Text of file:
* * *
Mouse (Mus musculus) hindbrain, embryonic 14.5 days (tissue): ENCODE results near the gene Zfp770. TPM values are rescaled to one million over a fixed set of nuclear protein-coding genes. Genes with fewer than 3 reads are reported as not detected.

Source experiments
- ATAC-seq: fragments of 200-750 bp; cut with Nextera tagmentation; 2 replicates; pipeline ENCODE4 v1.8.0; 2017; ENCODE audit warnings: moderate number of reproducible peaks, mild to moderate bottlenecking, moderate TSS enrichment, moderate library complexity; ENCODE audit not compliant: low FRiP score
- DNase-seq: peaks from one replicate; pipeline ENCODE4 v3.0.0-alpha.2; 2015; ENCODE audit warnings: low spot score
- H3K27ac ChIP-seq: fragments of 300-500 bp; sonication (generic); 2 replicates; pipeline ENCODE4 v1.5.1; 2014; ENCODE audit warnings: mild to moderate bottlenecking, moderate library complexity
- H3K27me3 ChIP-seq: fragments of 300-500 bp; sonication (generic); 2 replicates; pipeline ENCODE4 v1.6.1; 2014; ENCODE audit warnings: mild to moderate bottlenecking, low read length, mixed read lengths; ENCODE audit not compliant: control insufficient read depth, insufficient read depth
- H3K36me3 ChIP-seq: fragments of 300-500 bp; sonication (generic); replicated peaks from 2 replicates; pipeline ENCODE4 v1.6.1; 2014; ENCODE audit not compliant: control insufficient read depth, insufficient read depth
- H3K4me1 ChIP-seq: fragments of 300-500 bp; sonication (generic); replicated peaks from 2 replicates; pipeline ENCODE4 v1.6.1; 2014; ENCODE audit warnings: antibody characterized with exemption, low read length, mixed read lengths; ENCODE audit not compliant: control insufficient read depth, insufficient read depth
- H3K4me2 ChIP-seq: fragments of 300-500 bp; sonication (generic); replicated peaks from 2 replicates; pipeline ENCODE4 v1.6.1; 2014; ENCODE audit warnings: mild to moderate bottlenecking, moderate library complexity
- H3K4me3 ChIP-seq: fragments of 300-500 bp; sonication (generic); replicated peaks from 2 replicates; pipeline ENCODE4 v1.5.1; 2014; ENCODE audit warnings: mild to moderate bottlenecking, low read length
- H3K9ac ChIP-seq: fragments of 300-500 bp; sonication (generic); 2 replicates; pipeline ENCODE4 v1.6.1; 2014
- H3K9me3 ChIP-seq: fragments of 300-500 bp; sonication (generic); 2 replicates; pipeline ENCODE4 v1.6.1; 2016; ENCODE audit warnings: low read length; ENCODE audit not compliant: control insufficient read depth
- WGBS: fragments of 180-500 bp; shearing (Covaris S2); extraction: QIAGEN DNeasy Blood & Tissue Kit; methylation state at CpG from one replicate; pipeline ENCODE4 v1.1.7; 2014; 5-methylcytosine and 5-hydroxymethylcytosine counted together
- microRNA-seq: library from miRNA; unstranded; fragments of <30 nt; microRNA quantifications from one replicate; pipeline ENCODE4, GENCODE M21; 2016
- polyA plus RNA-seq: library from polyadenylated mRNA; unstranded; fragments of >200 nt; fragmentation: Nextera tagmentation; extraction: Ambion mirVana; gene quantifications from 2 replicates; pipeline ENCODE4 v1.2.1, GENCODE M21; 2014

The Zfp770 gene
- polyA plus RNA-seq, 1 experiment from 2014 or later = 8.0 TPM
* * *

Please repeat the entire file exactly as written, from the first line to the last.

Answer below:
Mouse (Mus musculus) hindbrain, embryonic 14.5 days (tissue): ENCODE results near the gene Zfp770. TPM values are rescaled to one million over a fixed set of nuclear protein-coding genes. Genes with fewer than 3 reads are reported as not detected.

Source experiments
- ATAC-seq: fragments of 200-750 bp; cut with Nextera tagmentation; 2 replicates; pipeline ENCODE4 v1.8.0; 2017; ENCODE audit warnings: moderate number of reproducible peaks, mild to moderate bottlenecking, moderate TSS enrichment, moderate library complexity; ENCODE audit not compliant: low FRiP score
- DNase-seq: peaks from one replicate; pipeline ENCODE4 v3.0.0-alpha.2; 2015; ENCODE audit warnings: low spot score
- H3K27ac ChIP-seq: fragments of 300-500 bp; sonication (generic); 2 replicates; pipeline ENCODE4 v1.5.1; 2014; ENCODE audit warnings: mild to moderate bottlenecking, moderate library complexity
- H3K27me3 ChIP-seq: fragments of 300-500 bp; sonication (generic); 2 replicates; pipeline ENCODE4 v1.6.1; 2014; ENCODE audit warnings: mild to moderate bottlenecking, low read length, mixed read lengths; ENCODE audit not compliant: control insufficient read depth, insufficient read depth
- H3K36me3 ChIP-seq: fragments of 300-500 bp; sonication (generic); replicated peaks from 2 replicates; pipeline ENCODE4 v1.6.1; 2014; ENCODE audit not compliant: control insufficient read depth, insufficient read depth
- H3K4me1 ChIP-seq: fragments of 300-500 bp; sonication (generic); replicated peaks from 2 replicates; pipeline ENCODE4 v1.6.1; 2014; ENCODE audit warnings: antibody characterized with exemption, low read length, mixed read lengths; ENCODE audit not compliant: control insufficient read depth, insufficient read depth
- H3K4me2 ChIP-seq: fragments of 300-500 bp; sonication (generic); replicated peaks from 2 replicates; pipeline ENCODE4 v1.6.1; 2014; ENCODE audit warnings: mild to moderate bottlenecking, moderate library complexity
- H3K4me3 ChIP-seq: fragments of 300-500 bp; sonication (generic); replicated peaks from 2 replicates; pipeline ENCODE4 v1.5.1; 2014; ENCODE audit warnings: mild to moderate bottlenecking, low read length
- H3K9ac ChIP-seq: fragments of 300-500 bp; sonication (generic); 2 replicates; pipeline ENCODE4 v1.6.1; 2014
- H3K9me3 ChIP-seq: fragments of 300-500 bp; sonication (generic); 2 replicates; pipeline ENCODE4 v1.6.1; 2016; ENCODE audit warnings: low read length; ENCODE audit not compliant: control insufficient read depth
- WGBS: fragments of 180-500 bp; shearing (Covaris S2); extraction: QIAGEN DNeasy Blood & Tissue Kit; methylation state at CpG from one replicate; pipeline ENCODE4 v1.1.7; 2014; 5-methylcytosine and 5-hydroxymethylcytosine counted together
- microRNA-seq: library from miRNA; unstranded; fragments of <30 nt; microRNA quantifications from one replicate; pipeline ENCODE4, GENCODE M21; 2016
- polyA plus RNA-seq: library from polyadenylated mRNA; unstranded; fragments of >200 nt; fragmentation: Nextera tagmentation; extraction: Ambion mirVana; gene quantifications from 2 replicates; pipeline ENCODE4 v1.2.1, GENCODE M21; 2014

The Zfp770 gene
- polyA plus RNA-seq, 1 experiment from 2014 or later = 8.0 TPM